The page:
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Two days ago, the third season of 30 Rock rightfully won the Emmy for Best Comedy. Today that award-winning season is available on DVD. A purely original combination of surrealistic situations and perfectly timed absurdist dialogue, 30 Rock is a comedic masterpiece. There has never been an episode that hasn’t made me laugh, and this season ranks among their best.

While the style of humor is completely unique, what makes the show work as well as it does is the “anything for a laugh” humor of the ensemble. While Tina Fey’s Liz Lemon is technically the lead, as the stories mostly play out from her perspective, every character plays a vital part in propelling the action forward.

Lemon is the executive producer of a fictional comedy show called The Girlie Show, and every episode essentially deals with her having to manage the over-the-top situations that occur between her eccentric cast and crew. Much like Jason Bateman in another of my favorite comedies, Arrested Development (RIP), Fey has the difficult task of playing the straight man while still portraying an eccentric character herself. She does a brilliant job of creating this balance.

Every cast member is fantastic, but there are standouts. Alec Baldwin and Tina Fey get most of the credit, but my personal favorite character is Jenna Maroney, played by Jane Krakowski. Egotistically delusional star of The Girlie Show, every moment she’s on screen is a highlight. She is completely believable as an over-the-top diva who doesn’t get the respect she feels entitled to. The show also features hilarious performances by Tracy Morgan as Jenna’s costar Tracy Jordan, and Jack McBrayer as starstruck NBC page, Kenneth Parcell.

Season 3 of 30 Rock featured a huge, over-the-top number of guest stars. Somehow, they managed to get Oprah Winfry, Jennifer Aniston, Jon Hamm, Steve Martin, Alan Alda, Salma Hayek, etc. This is just a partial list and none of them were brief cameos (Oprah’s was the closest). They actually played fully developed characters, with some of them appearing in several episodes. If I had any complaints about this season, it would actually be the over-abundance of guest stars. While they were almost all great roles, sometimes the sheer amount of guests proved distracting and made me wish they would focus on their own terrific group of characters.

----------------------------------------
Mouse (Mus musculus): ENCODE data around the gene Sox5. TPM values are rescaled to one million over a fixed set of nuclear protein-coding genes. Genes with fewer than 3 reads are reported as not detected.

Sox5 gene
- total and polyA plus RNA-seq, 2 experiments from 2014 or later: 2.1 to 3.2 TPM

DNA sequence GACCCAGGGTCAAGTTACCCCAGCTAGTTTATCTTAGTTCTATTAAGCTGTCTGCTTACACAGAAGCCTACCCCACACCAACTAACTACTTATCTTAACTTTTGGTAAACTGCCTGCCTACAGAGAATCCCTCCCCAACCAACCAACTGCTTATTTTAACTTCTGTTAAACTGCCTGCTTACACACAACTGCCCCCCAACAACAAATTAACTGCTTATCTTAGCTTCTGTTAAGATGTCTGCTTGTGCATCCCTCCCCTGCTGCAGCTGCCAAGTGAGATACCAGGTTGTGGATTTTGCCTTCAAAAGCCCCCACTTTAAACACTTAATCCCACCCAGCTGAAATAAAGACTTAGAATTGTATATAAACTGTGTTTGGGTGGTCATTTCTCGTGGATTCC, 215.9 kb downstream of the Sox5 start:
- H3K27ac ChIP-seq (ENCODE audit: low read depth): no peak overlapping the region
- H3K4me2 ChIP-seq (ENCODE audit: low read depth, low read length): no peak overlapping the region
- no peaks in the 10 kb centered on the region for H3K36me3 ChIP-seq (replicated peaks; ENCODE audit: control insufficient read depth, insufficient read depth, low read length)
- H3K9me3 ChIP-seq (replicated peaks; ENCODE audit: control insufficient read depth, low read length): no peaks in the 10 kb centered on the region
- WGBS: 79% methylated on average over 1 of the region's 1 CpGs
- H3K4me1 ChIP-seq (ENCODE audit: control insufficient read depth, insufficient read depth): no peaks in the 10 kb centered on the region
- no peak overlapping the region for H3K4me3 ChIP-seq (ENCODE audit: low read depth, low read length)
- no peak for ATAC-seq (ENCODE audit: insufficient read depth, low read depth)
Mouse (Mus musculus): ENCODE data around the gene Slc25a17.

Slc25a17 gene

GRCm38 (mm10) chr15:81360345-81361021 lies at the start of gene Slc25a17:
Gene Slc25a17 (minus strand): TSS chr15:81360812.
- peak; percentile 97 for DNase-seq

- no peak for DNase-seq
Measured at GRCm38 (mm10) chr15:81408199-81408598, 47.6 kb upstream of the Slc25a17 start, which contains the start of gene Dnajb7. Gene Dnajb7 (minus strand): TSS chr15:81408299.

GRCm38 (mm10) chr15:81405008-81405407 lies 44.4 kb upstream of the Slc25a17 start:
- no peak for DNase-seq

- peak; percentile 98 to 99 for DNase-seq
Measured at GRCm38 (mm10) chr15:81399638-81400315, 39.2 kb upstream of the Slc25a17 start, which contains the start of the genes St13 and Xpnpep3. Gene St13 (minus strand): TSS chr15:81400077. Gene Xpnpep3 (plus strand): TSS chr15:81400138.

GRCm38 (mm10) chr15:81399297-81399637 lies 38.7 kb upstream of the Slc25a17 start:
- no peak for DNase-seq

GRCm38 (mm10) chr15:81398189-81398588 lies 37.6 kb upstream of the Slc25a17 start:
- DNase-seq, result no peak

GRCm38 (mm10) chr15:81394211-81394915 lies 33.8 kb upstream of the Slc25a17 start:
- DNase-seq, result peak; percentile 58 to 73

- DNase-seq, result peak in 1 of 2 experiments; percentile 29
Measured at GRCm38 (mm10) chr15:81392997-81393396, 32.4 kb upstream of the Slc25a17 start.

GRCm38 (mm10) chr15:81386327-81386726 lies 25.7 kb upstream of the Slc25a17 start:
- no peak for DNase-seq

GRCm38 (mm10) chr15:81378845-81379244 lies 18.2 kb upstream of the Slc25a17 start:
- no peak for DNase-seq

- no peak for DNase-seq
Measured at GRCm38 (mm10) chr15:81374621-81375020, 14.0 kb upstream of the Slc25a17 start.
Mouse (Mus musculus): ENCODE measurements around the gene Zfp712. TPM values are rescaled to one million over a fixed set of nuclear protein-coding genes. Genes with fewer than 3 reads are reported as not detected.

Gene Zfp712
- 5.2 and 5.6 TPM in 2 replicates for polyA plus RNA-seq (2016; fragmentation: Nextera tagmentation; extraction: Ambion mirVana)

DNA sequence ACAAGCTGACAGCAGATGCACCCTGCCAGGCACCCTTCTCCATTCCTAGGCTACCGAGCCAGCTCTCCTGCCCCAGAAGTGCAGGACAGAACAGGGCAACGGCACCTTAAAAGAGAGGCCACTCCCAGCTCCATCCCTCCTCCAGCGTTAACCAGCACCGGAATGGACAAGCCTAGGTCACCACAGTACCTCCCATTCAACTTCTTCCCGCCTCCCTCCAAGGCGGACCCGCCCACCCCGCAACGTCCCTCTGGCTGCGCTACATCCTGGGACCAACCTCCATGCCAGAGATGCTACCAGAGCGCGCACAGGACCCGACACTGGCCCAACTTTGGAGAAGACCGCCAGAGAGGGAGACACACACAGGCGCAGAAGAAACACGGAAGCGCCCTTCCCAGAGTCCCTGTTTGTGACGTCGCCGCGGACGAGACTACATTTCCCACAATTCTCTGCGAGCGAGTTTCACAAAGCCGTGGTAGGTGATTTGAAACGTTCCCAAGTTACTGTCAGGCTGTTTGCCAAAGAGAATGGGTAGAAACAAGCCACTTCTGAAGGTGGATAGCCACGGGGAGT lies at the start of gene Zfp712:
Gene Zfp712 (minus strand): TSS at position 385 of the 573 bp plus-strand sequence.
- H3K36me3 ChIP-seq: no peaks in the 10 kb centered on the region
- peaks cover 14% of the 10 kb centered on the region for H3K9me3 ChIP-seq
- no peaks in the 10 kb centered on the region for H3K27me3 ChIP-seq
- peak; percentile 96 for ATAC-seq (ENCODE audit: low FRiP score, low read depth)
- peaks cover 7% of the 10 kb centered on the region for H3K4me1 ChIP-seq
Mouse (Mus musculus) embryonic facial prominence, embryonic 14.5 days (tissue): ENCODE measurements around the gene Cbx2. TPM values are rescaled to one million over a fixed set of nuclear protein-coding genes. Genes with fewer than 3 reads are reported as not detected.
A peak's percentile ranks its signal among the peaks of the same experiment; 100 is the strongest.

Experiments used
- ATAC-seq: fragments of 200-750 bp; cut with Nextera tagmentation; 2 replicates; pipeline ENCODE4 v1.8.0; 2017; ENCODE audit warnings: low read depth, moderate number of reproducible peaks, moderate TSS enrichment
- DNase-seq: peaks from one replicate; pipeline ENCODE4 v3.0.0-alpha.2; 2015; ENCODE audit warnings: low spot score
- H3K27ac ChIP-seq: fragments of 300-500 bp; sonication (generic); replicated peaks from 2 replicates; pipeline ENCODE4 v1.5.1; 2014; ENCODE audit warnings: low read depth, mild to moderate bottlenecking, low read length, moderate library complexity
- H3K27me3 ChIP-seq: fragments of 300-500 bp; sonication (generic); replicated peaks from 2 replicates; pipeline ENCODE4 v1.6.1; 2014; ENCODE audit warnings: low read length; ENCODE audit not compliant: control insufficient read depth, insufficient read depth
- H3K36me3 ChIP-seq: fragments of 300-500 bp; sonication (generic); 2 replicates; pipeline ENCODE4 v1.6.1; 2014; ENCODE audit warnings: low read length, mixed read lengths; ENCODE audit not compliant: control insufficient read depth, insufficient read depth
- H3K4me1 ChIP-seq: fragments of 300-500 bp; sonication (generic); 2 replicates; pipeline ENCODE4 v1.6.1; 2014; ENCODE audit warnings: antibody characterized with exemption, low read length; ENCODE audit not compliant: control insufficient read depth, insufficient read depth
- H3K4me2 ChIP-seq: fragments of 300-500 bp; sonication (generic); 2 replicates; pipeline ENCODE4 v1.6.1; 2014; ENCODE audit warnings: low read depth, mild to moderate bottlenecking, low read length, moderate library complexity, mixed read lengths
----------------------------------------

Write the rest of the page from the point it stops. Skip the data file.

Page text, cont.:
The DVD itself is pretty well put together. My favorite feature is the entire table-read of the series finale. While I love the slickly produced behind-the-scenes packages included on most DVD’s and Blu-Rays, I also love seeing a naturalistic look at the day-to-day workings of a show or movie; something not being filmed specifically for the disc. While the table read doesn’t feature anything truly exciting, it’s kind of neat seeing the cast and crew just doing what they do week in and week out.

There are also several commentary tracks. Usually, I tend to dismiss these outright as self-congratulatory filler, but these stand out a little more than usual. They actually got several of their guest stars to record tracks, creating a fresh perspective on what is usually a fairly routine feature.

Also included are several deleted scenes, a too brief look at a sequence showing the making of a Muppet-filled fantasy sequence, a pretty funny video spoofing the Christian Bale outburst, etc. There isn’t a lot of insight into the behind-the-scenes world of 30 Rock, but this set focuses mostly on the fun of the show.

Far from your standard sitcom, 30 Rock is like a weird hybrid of Family Guy, Scrubs, News Radio, Arrested Development, etc. It’s entirely unique, and that’s why I love it so much. The Emmy’s got it right. The third season of 30 Rock is definitely the year’s best television comedy.


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